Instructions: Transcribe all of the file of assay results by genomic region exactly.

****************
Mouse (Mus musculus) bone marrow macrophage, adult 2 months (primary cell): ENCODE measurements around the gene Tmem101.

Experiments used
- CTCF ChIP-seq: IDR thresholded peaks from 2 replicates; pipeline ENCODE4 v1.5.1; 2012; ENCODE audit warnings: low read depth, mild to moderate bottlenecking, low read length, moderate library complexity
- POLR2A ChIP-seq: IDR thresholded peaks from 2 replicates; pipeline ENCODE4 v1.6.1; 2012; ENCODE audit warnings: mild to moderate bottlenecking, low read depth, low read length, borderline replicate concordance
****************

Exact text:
Mouse (Mus musculus) bone marrow macrophage, adult 2 months (primary cell): ENCODE measurements around the gene Tmem101.

Experiments used
- CTCF ChIP-seq: IDR thresholded peaks from 2 replicates; pipeline ENCODE4 v1.5.1; 2012; ENCODE audit warnings: low read depth, mild to moderate bottlenecking, low read length, moderate library complexity
- POLR2A ChIP-seq: IDR thresholded peaks from 2 replicates; pipeline ENCODE4 v1.6.1; 2012; ENCODE audit warnings: mild to moderate bottlenecking, low read depth, low read length, borderline replicate concordance